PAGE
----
Walker made the logical and ethical decision to lift his temporary stay on last week’s ruling, but prudently decreed that it would remain in place until Wednesday, giving supporters of Proposition 8 time to bring the issue to the U.S. 9th Circuit Court of Appeals. That might not have been the boldest decision, but it was a fair and judicious one. If the weddings had begun Thursday afternoon — officials in several cities throughout the state, including Mayor Antonio Villaraigosa in Los Angeles, were set up to start officiating at high-profile nuptials — and then were stopped just a few days later by a higher court, that truly would have created whipsawing confusion.
Thursday’s decision should, but probably won’t, quell some of the undeserved criticism leveled at Walker, who has been shrilly accused of engaging in self-interested “judicial tyranny.” To the contrary: Walker stood firm on constitutional principle yet showed respect for the litigants as they take their case to a higher court.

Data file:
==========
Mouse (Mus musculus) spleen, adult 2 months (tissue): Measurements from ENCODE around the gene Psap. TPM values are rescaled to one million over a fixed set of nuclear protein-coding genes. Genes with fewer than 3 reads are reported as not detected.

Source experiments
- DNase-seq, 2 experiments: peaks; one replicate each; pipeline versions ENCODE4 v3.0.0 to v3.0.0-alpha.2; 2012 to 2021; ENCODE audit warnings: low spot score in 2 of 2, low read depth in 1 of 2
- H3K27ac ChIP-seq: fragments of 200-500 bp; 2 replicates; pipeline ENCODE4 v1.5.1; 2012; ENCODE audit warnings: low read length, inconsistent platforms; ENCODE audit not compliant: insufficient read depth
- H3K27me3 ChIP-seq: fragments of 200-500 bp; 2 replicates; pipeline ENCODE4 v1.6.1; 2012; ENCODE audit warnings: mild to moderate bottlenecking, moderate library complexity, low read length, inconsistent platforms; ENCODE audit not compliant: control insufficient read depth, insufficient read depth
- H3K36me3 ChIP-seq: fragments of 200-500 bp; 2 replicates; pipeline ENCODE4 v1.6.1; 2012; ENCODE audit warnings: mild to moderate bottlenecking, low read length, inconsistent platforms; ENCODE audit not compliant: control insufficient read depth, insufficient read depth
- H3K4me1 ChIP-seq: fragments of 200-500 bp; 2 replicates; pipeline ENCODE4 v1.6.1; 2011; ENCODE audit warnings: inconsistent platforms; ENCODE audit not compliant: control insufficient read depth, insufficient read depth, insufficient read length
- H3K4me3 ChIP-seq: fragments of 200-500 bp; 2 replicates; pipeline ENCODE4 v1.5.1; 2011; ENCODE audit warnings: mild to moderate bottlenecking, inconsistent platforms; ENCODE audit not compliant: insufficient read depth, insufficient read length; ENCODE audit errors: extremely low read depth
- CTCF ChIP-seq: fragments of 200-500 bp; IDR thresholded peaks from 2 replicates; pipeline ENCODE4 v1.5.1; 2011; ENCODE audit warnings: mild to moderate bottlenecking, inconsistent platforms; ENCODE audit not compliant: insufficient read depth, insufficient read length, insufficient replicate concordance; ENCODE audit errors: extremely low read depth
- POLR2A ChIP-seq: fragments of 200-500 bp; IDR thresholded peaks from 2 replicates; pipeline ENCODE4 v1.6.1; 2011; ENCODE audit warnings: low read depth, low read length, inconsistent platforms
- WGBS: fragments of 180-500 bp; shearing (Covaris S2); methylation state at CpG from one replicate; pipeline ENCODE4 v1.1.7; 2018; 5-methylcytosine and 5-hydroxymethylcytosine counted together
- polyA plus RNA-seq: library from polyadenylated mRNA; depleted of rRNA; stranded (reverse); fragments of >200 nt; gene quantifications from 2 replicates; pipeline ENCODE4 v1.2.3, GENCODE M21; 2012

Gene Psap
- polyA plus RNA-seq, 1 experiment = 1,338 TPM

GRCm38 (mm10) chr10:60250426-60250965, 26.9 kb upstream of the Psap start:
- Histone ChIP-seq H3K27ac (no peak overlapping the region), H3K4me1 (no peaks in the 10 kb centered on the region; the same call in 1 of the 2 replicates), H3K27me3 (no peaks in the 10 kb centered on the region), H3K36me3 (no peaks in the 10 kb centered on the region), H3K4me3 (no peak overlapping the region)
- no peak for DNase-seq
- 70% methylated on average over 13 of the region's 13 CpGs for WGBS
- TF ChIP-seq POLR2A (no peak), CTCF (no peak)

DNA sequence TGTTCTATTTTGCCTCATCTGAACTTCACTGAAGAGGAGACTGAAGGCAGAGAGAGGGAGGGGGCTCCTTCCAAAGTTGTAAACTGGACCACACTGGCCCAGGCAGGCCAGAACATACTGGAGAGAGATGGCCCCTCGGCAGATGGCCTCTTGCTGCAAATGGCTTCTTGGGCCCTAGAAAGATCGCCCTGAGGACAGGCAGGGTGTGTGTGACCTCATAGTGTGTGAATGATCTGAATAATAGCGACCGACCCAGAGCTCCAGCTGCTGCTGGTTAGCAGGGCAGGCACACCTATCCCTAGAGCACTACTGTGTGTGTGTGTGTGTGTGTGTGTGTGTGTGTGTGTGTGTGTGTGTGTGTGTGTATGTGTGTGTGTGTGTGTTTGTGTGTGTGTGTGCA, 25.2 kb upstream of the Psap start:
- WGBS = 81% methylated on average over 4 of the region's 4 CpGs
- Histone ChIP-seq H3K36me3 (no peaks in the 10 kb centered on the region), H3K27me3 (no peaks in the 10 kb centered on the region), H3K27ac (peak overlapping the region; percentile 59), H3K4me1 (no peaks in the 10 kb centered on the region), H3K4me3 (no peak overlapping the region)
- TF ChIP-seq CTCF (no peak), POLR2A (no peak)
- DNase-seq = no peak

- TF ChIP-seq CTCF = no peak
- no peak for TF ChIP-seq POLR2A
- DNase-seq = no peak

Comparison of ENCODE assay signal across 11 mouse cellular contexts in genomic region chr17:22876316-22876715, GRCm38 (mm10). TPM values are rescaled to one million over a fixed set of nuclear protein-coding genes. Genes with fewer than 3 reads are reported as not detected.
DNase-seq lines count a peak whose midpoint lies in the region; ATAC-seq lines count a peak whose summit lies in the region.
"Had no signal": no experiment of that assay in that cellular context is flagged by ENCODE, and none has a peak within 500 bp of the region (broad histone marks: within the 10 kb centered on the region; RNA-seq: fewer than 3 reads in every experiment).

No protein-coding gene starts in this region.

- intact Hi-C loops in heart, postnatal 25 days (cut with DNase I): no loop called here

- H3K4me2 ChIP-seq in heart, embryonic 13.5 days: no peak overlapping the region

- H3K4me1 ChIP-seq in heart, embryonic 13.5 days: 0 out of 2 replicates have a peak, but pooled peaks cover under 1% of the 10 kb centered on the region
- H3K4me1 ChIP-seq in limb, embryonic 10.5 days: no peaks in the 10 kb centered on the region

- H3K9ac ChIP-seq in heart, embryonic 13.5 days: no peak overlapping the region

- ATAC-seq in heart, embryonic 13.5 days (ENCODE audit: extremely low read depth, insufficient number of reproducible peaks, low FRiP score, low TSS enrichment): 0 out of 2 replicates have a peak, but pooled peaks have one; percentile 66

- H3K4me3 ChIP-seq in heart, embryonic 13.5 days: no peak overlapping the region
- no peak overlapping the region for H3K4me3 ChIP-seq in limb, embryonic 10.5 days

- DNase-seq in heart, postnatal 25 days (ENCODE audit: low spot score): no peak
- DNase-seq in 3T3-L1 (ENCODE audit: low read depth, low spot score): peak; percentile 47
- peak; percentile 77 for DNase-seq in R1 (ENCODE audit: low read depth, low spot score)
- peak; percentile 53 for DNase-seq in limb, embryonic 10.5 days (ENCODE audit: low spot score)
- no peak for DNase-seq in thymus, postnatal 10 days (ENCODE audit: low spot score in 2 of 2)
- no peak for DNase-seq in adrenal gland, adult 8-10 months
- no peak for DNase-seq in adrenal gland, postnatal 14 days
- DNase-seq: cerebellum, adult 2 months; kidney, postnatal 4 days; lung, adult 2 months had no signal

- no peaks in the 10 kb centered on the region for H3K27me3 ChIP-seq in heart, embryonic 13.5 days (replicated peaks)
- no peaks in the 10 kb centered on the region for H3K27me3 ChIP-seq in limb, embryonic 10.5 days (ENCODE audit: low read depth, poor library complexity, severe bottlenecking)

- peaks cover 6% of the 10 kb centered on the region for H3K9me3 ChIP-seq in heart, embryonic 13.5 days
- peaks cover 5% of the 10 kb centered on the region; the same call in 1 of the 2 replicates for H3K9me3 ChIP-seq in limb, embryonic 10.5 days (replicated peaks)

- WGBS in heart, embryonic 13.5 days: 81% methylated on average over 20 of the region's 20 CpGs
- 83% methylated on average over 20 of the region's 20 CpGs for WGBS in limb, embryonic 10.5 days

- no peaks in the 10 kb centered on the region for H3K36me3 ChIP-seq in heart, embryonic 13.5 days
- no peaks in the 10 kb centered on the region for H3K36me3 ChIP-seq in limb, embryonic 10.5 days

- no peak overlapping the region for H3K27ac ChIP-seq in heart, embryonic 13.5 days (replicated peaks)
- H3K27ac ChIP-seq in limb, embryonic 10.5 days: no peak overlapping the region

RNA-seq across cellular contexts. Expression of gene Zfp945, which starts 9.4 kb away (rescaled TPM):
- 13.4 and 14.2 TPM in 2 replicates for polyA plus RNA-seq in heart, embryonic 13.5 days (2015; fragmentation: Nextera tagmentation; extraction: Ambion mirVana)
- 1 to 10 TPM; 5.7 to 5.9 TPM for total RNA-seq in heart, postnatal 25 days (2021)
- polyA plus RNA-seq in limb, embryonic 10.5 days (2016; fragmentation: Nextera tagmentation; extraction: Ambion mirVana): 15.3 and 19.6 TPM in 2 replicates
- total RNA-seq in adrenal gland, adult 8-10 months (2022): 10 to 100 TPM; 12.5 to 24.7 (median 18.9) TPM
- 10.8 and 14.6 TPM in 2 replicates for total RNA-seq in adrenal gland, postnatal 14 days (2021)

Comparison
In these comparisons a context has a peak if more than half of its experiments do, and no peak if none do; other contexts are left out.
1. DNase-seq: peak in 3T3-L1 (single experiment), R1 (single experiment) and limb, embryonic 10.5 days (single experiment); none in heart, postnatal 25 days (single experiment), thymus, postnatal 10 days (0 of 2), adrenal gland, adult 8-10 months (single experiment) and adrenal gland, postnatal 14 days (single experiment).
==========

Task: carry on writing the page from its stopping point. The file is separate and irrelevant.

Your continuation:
His critics are bigots and conservative Republican opportunists. They’re not going to change their spots because he was nice to them.
I’m also not 100% convinced that his decision was the right one, to in essence continue the stay long enough to give the appellate court the decision on whether to stay implementation of his ruling pending the outcome of the appeal (should there be one). We had marriage. They took it away. We are legitimately harmed by not having the right to marry. The bad guys suffer no harm if we have that right a while longer, and then it gets taken away again. And, as the judge noted, he’s not even sure they have standing to appeal, let alone have a case.